Posts Tagged ‘Social Innovation Generation’

INNOVATING INNOVATION: Connecting technological, business and social innovation

Tim Blog Author

 

We have reached a watershed moment.

After a century of robust development of technological and business innovation, plus several decades of cracking the code of social innovation, the time has come to create an integrated innovation system.

Innovation has long been recognized as necessary for a nation’s economic and business success. But citizens have relied on a trickle down approach for the benefits from technological and business innovation to trigger broad societal well-being. Unfortunately today’s social, ecological and economic problems – ranging from preventable chronic disease to social exclusion to youth unemployment to climate change – are escalating in scale, severity and urgency. They won’t wait for laissez-faire innovation.

Society’s needs and innovation’s benefits can be more directly connected and aligned. The opportunity of the 21st century is to harness the combined power of social innovation and mainstream (technological and business) innovation.

Nasa_grid

Mainstream innovation is an advanced ecosystem of technological, business, financial and human resources wired to produce efficiencies, profit and, increasingly, disruption. Social innovation works primarily at the margins to take on the most pressing social and ecological challenges of the 21st century. Social innovation responds to gaping tears in our social fabric made more visible as aging systems fall behind or fail to use new tools like behavioural economics, human-centred design, collective intelligence, and both open and big data.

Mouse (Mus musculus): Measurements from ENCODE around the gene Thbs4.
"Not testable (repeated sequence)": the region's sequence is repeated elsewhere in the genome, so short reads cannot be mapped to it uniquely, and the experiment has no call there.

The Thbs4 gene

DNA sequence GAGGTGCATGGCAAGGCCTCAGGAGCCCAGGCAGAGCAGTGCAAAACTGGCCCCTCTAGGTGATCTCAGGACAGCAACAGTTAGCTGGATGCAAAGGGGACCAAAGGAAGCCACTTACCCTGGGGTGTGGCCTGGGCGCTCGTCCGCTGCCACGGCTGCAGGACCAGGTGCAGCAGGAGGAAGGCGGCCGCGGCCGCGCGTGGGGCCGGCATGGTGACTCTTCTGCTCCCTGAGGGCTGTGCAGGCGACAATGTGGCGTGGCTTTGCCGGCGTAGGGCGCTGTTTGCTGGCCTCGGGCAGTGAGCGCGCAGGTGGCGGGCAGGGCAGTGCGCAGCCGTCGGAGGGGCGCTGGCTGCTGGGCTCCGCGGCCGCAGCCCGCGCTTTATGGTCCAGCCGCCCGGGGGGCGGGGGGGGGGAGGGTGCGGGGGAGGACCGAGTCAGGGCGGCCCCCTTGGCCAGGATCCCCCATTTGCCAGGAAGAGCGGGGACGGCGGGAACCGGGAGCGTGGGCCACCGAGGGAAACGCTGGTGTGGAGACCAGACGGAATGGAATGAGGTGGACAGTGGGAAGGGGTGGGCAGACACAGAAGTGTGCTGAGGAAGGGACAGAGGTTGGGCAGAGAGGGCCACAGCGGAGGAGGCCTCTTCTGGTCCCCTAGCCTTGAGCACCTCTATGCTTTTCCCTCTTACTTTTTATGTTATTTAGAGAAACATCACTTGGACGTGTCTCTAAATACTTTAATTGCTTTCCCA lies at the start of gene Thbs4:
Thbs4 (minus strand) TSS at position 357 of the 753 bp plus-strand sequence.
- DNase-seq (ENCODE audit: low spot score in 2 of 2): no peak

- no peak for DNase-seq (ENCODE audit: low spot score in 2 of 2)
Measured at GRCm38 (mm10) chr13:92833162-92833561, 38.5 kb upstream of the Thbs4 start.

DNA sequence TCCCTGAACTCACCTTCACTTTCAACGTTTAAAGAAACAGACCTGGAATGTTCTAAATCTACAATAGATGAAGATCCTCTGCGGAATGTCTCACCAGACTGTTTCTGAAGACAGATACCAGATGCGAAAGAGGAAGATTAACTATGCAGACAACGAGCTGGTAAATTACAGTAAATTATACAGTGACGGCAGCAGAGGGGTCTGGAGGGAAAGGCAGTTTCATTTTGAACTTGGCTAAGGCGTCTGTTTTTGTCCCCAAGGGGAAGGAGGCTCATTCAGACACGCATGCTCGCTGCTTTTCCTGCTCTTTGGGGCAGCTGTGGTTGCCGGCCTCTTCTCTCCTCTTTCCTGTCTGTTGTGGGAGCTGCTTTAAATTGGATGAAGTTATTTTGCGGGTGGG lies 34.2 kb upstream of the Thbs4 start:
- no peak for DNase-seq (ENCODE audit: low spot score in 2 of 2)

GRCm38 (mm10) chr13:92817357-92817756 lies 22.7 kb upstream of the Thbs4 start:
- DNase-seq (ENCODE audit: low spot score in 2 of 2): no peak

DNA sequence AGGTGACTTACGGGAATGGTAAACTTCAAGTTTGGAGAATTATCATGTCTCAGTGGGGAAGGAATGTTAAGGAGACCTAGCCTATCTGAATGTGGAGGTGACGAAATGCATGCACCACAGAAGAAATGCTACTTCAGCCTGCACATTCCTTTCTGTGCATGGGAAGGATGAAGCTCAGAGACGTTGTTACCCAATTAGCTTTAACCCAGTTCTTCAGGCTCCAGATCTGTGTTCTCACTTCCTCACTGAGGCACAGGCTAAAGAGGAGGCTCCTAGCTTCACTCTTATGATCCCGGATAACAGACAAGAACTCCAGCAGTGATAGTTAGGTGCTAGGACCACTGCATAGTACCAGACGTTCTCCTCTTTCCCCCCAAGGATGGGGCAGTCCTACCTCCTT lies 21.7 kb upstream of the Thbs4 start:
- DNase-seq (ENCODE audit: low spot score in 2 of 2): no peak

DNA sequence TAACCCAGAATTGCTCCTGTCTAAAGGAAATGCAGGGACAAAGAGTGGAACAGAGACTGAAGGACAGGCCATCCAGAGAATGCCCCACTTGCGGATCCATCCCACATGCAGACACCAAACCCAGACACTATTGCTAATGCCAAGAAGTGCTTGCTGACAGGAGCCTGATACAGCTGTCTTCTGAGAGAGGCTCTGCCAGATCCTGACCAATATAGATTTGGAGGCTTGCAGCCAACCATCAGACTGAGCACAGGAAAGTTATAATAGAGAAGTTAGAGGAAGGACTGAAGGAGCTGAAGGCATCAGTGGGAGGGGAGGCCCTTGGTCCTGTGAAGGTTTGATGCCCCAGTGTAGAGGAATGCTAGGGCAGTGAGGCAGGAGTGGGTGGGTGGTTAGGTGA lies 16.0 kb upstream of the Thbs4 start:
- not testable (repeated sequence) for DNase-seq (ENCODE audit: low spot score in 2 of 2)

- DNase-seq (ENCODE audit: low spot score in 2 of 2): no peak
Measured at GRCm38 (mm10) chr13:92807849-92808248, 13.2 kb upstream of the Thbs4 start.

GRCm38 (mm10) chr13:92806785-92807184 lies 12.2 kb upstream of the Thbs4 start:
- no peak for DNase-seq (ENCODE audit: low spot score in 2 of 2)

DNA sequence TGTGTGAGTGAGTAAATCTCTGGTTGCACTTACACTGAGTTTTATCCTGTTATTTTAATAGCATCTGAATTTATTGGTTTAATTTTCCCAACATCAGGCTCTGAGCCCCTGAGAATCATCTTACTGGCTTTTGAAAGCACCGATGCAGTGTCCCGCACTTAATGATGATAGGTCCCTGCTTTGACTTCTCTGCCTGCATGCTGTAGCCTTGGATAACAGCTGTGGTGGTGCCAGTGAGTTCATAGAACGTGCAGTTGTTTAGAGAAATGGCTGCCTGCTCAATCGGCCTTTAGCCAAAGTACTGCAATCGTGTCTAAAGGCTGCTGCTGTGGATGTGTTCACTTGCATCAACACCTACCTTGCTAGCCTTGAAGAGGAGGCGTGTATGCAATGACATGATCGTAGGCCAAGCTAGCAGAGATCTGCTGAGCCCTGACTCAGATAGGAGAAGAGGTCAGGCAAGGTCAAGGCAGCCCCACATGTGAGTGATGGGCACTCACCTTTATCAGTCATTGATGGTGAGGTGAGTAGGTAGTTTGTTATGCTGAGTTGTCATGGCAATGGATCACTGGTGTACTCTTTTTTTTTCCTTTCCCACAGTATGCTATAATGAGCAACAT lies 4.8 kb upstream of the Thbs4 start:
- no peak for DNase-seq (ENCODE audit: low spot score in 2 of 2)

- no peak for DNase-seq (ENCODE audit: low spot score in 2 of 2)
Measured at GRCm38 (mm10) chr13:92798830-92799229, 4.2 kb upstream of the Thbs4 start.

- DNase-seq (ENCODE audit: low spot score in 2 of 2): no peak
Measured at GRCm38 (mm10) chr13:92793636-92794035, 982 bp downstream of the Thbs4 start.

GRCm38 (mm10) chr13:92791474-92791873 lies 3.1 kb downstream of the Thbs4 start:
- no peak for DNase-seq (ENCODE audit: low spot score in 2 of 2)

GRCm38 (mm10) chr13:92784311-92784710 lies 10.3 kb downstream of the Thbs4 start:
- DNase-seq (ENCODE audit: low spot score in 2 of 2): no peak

The urgent call is to steward a new collaborative mindset and approach. One that integrates today’s tools and technologies with new knowledge emerging from across all sectors on innovation, social behavior, social capital, collaboration and networks.  We need an innovation system driven by a new integrated innovation paradigm and a solutions-oriented economy.

 

THE STATUS QUO ISN’T WORKING

The OECD reports that “[i]n 2014, OECD countries devoted more than one-fifth of their economic resources to public social support”.  It is estimated that 17% of Canada’s GDP, or $338 billion, is spent on social outcomes. In the US, that figure is closer to 19.2% of GDP or $3.4 trillion USD and in Spain, it is higher still, at 26.2% of GDP.

(more…)

Experiencing the shock of the possible in uncertain times…

Note: This article is cross-posted from the MaRS Discovery District and Social Innovation Generation (SiG), with permission from the authors. 

Guest post by Social Innovation Generation’s Tim Draimin, Executive Director and Kelsey Spitz, Communications and Research Associate.

Indeed these are uncertain times that we live in… ~Stephen Huddart

Screen Shot 2014-12-08 at 10.15.42 AMSpeaking to an over-200-person audience at MaRS Discovery District on November 24, Stephen Huddart, President and CEO of the J.W. McConnell Family Foundation, challenged the growing contemporary narrative that our future is bleak and looming ahead with daunting uncertainty.

Reminding us of a long history of Canadian precedents for testing systems-level innovation, and of the new big experiments underway today, Stephen invited us to experience the shock of the possible (a term coined by Eric Young).

(more…)

Social Innovation Nation

Stephen-Huddart-authorRecent events suggest that the field of social innovation is maturing to the point where it is possible to envisage adaptive, evolutionary shifts in our social, economic, and environmental systems.

Consider: May 25-27, MaRS Solutions Lab (MSL) hosted Labs for Systems Change—the world’s first gathering of practitioners leading this type of work, with individuals from 30 countries. In her remarks to the gathering, Frances Westley— J.W. McConnell Chair in Social Innovation at the University of Waterloo—described how our understanding of psychology and group dynamics; design thinking; and complex adaptive systems theory—together with data analysis and computer modelling—affords us new ability to examine and improve institutional behaviour, and to generate testable solutions to wicked problems.

(more…)